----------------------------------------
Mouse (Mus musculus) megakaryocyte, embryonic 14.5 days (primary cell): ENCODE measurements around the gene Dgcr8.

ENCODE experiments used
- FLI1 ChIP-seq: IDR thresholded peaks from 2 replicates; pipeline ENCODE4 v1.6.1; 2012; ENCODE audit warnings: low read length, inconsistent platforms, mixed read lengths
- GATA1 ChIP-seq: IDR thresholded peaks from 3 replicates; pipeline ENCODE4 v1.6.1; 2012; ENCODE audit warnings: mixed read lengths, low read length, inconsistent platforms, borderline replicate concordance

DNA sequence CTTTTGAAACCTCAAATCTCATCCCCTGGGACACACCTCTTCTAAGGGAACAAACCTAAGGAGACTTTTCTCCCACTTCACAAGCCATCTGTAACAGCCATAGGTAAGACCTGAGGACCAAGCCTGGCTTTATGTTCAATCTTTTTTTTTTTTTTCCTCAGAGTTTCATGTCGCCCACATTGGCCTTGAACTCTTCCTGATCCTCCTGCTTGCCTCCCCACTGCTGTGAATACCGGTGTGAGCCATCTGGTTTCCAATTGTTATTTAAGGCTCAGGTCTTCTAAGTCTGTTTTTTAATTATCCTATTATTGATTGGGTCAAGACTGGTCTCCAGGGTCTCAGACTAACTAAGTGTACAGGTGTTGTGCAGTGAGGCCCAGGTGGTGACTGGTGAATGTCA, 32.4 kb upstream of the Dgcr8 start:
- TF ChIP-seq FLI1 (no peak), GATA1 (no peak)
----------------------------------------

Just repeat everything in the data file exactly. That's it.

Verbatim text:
Mouse (Mus musculus) megakaryocyte, embryonic 14.5 days (primary cell): ENCODE measurements around the gene Dgcr8.

ENCODE experiments used
- FLI1 ChIP-seq: IDR thresholded peaks from 2 replicates; pipeline ENCODE4 v1.6.1; 2012; ENCODE audit warnings: low read length, inconsistent platforms, mixed read lengths
- GATA1 ChIP-seq: IDR thresholded peaks from 3 replicates; pipeline ENCODE4 v1.6.1; 2012; ENCODE audit warnings: mixed read lengths, low read length, inconsistent platforms, borderline replicate concordance

DNA sequence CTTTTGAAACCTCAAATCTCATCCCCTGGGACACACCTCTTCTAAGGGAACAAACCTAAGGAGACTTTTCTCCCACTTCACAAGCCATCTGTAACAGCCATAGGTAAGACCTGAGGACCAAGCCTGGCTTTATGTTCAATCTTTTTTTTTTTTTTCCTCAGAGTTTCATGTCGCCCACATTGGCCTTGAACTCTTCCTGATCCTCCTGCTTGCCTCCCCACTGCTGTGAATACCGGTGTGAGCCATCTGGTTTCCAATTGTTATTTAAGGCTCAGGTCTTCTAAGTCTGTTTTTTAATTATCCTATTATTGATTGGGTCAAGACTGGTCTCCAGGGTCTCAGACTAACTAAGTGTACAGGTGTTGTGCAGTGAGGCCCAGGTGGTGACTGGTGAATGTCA, 32.4 kb upstream of the Dgcr8 start:
- TF ChIP-seq FLI1 (no peak), GATA1 (no peak)